The entire fishing industry is at risk, given the role of calcium carbonate synthesis in skeletal development, potentially disrupting the entire food web, from the lowest phytoplankton on up, Largier said.

Largier and his colleagues emphasized that the world’s oceans are already contending with pollution, areas of low oxygen and rampant over fishing. Those problems are likely to compound any effects of acidification.

“The science is really early days,” Largier said.

UC Davis researcher Daniel Swezey, said one of the alarming features of ocean acidification is that a certain amount is inescapable, given the volume of past and current carbon dioxide emissions. “We’re kind of locked in to a certain amount of change,” he said. Largier said reducing carbon dioxide emissions is the only real fix but conceded that even large-scale, global changes in human behavior might not be evident for decades.

But that’s “no reason not to start acting now,” Largier said.

“Even if we completely adapt,” said Grader, “if we don’t start changing the ways we’re doing things now, we’re going to lose our ocean. We’re going to lose the planet.”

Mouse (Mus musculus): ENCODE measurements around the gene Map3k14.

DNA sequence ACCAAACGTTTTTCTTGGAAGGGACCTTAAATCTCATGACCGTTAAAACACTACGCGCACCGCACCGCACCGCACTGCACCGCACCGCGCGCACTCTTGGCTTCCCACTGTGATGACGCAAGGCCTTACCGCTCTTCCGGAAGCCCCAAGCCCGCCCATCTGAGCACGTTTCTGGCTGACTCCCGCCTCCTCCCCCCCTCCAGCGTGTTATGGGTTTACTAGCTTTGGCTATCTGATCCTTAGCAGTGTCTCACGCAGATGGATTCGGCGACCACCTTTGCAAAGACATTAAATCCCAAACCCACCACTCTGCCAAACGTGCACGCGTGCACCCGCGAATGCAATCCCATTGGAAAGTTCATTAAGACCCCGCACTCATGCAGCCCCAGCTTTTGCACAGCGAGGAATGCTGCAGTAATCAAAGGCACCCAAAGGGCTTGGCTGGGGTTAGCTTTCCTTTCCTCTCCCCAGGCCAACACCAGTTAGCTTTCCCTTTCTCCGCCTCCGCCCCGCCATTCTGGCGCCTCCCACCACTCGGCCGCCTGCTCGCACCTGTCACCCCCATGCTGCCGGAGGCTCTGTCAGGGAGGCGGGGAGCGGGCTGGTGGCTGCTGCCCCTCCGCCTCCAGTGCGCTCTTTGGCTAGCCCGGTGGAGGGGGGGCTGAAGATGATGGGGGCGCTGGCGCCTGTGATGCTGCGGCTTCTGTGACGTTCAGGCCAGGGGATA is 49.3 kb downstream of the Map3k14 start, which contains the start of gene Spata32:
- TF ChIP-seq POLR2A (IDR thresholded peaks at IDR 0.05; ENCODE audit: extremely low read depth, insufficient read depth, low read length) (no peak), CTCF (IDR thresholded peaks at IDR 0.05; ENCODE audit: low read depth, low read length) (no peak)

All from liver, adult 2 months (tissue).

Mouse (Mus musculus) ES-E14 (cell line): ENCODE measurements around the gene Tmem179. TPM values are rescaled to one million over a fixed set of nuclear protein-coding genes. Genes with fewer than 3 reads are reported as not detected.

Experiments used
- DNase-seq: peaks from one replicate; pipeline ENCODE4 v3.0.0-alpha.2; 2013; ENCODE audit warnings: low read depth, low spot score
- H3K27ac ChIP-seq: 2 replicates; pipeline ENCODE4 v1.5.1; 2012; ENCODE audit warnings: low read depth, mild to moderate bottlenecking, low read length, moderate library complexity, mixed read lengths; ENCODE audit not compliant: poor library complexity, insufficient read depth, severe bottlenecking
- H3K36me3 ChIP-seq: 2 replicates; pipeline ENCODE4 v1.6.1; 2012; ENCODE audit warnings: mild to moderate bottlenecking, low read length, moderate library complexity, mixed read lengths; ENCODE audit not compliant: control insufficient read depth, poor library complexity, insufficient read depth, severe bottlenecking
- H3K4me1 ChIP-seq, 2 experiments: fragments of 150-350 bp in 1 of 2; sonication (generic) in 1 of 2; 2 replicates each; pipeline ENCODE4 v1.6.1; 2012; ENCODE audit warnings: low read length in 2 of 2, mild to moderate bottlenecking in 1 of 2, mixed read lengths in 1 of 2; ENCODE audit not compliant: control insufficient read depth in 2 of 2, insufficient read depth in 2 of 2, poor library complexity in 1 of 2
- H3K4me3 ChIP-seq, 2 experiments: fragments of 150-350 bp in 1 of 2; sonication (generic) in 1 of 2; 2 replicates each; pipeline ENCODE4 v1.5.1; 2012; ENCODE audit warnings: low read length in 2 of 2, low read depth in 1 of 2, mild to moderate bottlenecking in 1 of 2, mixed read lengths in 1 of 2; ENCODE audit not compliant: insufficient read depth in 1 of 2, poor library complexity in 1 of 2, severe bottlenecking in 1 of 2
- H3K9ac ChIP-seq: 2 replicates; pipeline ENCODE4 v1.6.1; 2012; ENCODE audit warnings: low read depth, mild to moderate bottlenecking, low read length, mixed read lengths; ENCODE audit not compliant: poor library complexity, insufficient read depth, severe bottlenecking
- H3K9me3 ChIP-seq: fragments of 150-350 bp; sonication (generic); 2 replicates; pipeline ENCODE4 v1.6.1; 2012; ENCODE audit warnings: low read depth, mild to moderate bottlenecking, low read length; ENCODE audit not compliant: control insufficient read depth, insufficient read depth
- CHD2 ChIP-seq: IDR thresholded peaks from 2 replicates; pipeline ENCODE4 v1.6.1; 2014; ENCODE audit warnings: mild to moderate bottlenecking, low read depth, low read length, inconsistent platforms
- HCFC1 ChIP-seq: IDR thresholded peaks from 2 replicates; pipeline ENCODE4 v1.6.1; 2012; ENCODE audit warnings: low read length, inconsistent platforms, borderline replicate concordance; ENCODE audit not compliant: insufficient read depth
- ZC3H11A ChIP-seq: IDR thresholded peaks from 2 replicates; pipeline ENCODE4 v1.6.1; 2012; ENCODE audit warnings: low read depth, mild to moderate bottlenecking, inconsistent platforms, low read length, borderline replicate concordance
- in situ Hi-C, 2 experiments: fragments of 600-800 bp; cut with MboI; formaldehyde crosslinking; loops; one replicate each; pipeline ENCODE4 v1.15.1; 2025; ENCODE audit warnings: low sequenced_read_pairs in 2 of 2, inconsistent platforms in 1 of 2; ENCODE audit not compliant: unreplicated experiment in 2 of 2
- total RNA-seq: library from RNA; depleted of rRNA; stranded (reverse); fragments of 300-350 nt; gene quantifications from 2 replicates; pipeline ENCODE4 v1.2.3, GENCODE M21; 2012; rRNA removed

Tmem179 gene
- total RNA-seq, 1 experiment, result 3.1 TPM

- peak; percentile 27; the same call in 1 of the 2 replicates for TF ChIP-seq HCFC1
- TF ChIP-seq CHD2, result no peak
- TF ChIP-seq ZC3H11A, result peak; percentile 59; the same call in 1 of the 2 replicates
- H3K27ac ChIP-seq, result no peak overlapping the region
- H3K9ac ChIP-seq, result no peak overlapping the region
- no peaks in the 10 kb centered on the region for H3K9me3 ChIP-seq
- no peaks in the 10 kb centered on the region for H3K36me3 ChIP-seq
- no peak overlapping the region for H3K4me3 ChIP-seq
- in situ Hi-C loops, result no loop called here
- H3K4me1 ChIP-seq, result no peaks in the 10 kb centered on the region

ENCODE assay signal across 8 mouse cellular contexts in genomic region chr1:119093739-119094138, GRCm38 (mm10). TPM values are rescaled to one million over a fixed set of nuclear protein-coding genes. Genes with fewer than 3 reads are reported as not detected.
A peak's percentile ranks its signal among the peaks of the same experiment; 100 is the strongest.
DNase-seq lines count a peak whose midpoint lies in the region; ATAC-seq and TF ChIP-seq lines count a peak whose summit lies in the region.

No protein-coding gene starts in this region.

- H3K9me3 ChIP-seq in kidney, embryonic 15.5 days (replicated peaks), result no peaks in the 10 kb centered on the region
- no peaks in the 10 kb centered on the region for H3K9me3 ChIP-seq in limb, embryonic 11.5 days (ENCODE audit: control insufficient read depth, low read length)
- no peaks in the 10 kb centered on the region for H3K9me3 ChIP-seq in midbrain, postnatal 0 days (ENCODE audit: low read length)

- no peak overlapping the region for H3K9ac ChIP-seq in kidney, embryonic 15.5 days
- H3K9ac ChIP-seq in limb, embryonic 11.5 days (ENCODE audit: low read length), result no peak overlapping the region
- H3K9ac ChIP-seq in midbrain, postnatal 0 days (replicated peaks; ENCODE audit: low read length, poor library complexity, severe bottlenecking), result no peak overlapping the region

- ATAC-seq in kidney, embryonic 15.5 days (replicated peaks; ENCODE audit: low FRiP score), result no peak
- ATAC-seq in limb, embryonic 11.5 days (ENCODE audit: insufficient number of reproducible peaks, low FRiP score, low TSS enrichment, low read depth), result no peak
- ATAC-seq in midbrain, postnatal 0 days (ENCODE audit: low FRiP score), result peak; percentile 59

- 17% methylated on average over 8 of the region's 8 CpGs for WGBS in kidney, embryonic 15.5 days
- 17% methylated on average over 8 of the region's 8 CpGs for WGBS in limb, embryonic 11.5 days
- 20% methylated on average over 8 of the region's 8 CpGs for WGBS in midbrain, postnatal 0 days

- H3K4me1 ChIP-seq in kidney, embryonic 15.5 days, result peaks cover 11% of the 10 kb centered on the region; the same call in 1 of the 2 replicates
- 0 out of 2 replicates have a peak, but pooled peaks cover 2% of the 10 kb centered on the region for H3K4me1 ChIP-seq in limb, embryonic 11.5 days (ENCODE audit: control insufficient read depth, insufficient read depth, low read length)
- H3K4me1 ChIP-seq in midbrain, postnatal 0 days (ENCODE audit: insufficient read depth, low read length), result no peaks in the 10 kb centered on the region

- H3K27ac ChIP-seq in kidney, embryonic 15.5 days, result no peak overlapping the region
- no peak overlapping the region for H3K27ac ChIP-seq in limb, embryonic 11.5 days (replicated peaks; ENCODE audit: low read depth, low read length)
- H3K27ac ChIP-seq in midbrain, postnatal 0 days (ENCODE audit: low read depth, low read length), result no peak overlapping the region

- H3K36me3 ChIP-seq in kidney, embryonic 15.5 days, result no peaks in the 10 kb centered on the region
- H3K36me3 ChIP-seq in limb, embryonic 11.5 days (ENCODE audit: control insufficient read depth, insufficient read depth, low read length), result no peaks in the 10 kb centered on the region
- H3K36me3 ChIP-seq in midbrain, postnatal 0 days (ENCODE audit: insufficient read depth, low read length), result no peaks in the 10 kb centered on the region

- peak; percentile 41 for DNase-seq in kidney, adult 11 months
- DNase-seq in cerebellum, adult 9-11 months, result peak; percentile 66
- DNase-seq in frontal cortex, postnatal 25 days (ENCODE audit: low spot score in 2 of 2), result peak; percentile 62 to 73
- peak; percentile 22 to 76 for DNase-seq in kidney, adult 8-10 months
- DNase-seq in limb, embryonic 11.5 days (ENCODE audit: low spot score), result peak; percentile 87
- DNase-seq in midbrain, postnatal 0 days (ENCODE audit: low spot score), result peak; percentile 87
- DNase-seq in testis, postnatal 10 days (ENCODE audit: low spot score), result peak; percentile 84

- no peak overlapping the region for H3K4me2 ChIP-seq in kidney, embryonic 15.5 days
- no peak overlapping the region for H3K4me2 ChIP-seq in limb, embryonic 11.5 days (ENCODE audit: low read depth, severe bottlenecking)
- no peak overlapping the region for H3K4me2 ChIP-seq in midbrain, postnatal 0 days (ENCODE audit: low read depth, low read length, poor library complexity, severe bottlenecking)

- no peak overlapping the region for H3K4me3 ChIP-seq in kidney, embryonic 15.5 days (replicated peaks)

Posted by permission from Subscribe to their seafood industry news here.

Jun 22 2014

Regional Fishery Management Councils call on Oceana to retract bycatch report; Cite “substantial errors, omissions”



WASHINGTON (Saving Seafood) — June 18, 2014  — The Regional Fishery Management Council Coordination Committee, representing all eight U.S. regional Fishery Management Councils, has recommended that environmental group Oceana retract its March 2014 report on fisheries bycatch, “Wasted Catch,” that was widely reported in the press without independent verification of its allegations.

Saving Seafood reported on problems in Oceana’s report in brief on the day of its release and in-depth last month.

BRIEF: Oceana Report on Bycatch Ignores Examples of Environmental Stewardship in Commercial Fishing

IN-DEPTH: Oceana’s Bycatch Report and Media Coverage Ignores Key Successes in U.S. Fisheries